As I have studied underwriting natural catastrophe, one of the more interesting things I’ve learned is that it’s widely done with software built for something else: accumulation. Even though many accumulation solutions (including some cat models) offer an underwriting function, it is not suited to the actual task of underwriting.
With 2015 now firmly in the past, I am seeing a lot of blogs with 2015 Top 5 lists. As with all good ideas, it needs to be copied assimilated. Today, I am counting down the Top 5 articles from last year based on viewership.
Without any ado at all, here are the Top 5 Risks of Hazard episodes from 2015:
The Internet of Things (or the IoT) is a real boon for technology bloggers, and it is time Risks of Hazard took a look at it. First, some background: here’s what the IoT is, how it works, why it’s not everywhere yet, its impact on insurance, and how it threatens the insurance industry (!). But there is not much about the IoT and natural catastrophe risk out there yet, presumably because they are not really related…
False. The IoT and natural catastrophe risk assessment have one thing very much in common: the importance of location.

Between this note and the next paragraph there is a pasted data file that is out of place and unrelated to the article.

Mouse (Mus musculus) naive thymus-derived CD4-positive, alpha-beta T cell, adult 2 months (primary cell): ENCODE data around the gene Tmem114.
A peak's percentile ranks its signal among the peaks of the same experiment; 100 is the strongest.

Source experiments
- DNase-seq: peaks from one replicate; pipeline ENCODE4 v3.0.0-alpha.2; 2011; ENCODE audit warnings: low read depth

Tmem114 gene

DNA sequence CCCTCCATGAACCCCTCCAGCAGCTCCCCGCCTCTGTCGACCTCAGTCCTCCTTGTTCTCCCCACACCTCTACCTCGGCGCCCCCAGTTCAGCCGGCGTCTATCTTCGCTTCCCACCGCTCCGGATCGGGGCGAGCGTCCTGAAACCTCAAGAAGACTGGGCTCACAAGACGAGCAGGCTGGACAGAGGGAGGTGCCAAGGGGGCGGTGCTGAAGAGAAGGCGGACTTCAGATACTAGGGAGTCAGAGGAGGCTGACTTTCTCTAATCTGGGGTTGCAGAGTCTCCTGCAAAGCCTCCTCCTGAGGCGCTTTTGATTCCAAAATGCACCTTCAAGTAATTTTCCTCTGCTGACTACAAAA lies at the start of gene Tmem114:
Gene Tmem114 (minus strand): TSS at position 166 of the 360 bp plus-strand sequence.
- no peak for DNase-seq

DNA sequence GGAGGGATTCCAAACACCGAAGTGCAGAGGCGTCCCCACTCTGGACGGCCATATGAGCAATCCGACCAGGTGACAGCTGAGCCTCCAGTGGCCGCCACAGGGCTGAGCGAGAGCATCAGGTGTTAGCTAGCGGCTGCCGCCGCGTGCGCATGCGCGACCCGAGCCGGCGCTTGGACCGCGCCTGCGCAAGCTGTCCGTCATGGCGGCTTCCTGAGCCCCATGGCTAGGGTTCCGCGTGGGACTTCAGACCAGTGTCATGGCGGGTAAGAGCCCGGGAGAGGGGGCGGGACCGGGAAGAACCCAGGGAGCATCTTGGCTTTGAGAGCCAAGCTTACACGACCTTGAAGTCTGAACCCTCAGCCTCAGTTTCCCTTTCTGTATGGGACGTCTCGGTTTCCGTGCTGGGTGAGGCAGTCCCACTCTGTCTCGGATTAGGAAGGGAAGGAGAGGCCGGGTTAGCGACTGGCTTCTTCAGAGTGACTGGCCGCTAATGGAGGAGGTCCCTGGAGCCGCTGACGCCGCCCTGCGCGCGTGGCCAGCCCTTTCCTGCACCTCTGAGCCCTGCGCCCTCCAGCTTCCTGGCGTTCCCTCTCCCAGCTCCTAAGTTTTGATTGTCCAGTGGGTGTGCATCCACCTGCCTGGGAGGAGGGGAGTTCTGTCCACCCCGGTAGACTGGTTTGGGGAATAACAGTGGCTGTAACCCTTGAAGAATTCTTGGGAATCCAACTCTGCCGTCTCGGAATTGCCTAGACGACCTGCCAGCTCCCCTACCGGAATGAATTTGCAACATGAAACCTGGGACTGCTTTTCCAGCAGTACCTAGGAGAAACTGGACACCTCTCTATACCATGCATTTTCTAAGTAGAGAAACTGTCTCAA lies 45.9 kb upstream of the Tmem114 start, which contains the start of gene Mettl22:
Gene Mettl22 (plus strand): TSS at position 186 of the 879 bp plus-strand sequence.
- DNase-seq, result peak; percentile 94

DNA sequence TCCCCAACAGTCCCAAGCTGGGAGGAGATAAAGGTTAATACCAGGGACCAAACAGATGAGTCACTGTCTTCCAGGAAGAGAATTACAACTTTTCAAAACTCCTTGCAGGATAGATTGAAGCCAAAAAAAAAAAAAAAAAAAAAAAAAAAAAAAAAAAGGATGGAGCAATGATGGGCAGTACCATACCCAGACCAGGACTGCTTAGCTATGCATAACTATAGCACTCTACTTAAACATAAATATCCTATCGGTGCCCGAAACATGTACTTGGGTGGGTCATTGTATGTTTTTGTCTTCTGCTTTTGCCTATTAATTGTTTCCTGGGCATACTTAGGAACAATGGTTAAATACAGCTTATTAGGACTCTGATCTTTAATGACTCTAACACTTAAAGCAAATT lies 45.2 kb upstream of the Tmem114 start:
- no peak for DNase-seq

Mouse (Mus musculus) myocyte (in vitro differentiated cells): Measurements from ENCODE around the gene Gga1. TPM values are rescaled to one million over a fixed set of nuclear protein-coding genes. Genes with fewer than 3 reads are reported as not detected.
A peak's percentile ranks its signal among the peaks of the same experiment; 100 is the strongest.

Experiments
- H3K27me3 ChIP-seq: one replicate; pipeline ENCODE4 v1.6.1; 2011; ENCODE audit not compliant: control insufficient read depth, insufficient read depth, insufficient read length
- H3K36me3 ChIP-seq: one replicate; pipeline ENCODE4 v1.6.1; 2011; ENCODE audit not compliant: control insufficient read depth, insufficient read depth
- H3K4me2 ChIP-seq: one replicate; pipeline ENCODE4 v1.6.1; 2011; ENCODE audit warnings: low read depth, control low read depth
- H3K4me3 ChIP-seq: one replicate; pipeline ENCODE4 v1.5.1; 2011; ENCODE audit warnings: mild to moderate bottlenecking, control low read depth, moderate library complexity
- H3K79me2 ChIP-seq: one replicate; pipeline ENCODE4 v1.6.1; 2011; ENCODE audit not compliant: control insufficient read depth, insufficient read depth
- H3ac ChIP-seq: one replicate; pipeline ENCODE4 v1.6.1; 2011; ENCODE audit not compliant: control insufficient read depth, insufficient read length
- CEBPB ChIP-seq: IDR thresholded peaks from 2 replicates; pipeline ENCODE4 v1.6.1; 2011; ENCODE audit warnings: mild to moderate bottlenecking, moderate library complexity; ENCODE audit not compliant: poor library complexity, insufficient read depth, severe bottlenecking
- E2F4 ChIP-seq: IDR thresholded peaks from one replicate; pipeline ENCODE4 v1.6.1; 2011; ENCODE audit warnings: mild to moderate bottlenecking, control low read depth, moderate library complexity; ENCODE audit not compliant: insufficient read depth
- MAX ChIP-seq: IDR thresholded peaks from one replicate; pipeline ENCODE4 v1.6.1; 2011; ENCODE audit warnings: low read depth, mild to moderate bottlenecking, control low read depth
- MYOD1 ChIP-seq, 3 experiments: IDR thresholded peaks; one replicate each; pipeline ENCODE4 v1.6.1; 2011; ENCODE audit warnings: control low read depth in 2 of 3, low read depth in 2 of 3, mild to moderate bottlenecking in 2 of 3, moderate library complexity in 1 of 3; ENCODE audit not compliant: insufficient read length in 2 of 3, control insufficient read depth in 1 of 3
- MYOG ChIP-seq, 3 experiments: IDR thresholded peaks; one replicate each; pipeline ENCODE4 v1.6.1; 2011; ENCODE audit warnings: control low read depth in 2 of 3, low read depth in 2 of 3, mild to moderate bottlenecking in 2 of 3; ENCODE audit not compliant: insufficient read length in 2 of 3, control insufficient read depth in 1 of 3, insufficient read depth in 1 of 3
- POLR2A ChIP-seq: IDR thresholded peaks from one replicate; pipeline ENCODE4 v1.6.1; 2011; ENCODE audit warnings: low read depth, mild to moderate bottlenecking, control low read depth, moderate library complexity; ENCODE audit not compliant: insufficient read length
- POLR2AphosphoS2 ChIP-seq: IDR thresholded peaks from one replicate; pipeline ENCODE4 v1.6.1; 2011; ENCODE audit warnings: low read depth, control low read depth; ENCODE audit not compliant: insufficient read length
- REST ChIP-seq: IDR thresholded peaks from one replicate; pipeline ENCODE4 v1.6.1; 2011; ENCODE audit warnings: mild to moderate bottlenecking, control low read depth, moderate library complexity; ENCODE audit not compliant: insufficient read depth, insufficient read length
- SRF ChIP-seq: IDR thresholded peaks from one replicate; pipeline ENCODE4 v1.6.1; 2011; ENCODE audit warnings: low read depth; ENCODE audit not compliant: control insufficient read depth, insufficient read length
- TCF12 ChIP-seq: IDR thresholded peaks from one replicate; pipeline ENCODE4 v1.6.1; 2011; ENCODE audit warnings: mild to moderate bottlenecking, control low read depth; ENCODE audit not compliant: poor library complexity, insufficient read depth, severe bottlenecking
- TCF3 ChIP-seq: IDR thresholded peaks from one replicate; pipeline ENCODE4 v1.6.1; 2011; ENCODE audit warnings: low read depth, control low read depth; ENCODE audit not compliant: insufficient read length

With my last blog post of 2015, it’s time to honor the tradition of making predictions for the coming year. It is an especially fitting way for Risks of Hazard to end the year since we explore underwriting analytics that help underwriters understand the chances of something happening in the future.
This blog post is part 2 of 2 exploring how underwriting leakage manifests itself in the property insurance market. On Tuesday it was rate fluctuations after a catastrophic event. Today, we look at the coverage gap.
To recap briefly, underwriting leakage is the difference between perfection and reality when an underwriter assigns financial conditions on risk. Ideally, there is no difference, but in reality there is always a difference.
The coverage gap is the difference between total economic losses from an event and insured losses. It can be caused by a lack of insurance penetration into a market, a lack of suitable products available, or certain coverages missing from the available products. Here is a recent paper on the coverage gap from Swiss Re (they call it the “protection gap”, but it’s the same thing) that explains it much better. In a perfect world there would be no coverage gap because all the necessary policies would be available at the right price, offering the right coverage. This is the perfect world where there is no underwriting leakage.